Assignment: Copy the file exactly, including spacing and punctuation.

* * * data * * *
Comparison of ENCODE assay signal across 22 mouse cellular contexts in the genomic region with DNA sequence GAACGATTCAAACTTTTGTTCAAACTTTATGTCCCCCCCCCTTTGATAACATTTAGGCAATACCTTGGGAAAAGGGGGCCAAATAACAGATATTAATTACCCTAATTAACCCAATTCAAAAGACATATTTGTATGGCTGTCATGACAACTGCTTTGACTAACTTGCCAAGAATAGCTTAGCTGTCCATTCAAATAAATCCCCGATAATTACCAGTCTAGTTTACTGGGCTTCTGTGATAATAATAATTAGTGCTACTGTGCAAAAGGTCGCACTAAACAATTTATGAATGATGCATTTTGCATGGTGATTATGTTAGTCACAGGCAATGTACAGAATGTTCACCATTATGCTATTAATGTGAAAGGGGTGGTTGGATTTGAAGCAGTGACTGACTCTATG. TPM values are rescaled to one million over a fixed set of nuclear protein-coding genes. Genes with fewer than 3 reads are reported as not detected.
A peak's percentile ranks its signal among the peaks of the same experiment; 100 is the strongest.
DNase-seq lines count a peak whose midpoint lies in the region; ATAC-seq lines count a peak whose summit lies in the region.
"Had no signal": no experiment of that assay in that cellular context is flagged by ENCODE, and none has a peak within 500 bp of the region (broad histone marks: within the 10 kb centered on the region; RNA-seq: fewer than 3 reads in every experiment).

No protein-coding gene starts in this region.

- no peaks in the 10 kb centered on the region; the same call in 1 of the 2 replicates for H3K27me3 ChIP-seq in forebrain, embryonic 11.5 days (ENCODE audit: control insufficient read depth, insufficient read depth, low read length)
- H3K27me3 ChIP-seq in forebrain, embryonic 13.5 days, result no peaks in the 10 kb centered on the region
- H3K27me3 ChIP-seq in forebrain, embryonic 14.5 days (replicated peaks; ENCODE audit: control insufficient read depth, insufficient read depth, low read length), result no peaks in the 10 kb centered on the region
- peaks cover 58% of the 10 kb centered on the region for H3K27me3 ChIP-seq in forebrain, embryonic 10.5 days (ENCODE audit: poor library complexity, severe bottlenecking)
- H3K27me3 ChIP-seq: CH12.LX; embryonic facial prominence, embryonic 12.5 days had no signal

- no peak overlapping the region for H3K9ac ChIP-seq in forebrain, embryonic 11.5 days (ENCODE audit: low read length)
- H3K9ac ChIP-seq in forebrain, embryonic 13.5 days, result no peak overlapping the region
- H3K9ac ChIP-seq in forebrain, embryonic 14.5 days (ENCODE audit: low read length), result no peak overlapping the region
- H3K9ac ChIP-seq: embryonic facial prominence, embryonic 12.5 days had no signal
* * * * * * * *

Comparison of ENCODE assay signal across 22 mouse cellular contexts in the genomic region with DNA sequence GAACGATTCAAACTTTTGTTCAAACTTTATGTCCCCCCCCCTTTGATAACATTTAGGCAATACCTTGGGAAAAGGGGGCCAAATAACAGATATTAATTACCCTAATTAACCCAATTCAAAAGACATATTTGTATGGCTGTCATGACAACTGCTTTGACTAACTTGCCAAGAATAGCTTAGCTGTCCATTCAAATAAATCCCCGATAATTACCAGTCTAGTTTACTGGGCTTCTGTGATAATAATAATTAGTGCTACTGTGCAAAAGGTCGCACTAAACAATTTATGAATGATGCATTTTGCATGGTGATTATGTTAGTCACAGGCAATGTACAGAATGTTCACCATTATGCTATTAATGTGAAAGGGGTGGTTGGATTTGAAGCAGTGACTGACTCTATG. TPM values are rescaled to one million over a fixed set of nuclear protein-coding genes. Genes with fewer than 3 reads are reported as not detected.
A peak's percentile ranks its signal among the peaks of the same experiment; 100 is the strongest.
DNase-seq lines count a peak whose midpoint lies in the region; ATAC-seq lines count a peak whose summit lies in the region.
"Had no signal": no experiment of that assay in that cellular context is flagged by ENCODE, and none has a peak within 500 bp of the region (broad histone marks: within the 10 kb centered on the region; RNA-seq: fewer than 3 reads in every experiment).

No protein-coding gene starts in this region.

- no peaks in the 10 kb centered on the region; the same call in 1 of the 2 replicates for H3K27me3 ChIP-seq in forebrain, embryonic 11.5 days (ENCODE audit: control insufficient read depth, insufficient read depth, low read length)
- H3K27me3 ChIP-seq in forebrain, embryonic 13.5 days, result no peaks in the 10 kb centered on the region
- H3K27me3 ChIP-seq in forebrain, embryonic 14.5 days (replicated peaks; ENCODE audit: control insufficient read depth, insufficient read depth, low read length), result no peaks in the 10 kb centered on the region
- peaks cover 58% of the 10 kb centered on the region for H3K27me3 ChIP-seq in forebrain, embryonic 10.5 days (ENCODE audit: poor library complexity, severe bottlenecking)
- H3K27me3 ChIP-seq: CH12.LX; embryonic facial prominence, embryonic 12.5 days had no signal

- no peak overlapping the region for H3K9ac ChIP-seq in forebrain, embryonic 11.5 days (ENCODE audit: low read length)
- H3K9ac ChIP-seq in forebrain, embryonic 13.5 days, result no peak overlapping the region
- H3K9ac ChIP-seq in forebrain, embryonic 14.5 days (ENCODE audit: low read length), result no peak overlapping the region
- H3K9ac ChIP-seq: embryonic facial prominence, embryonic 12.5 days had no signal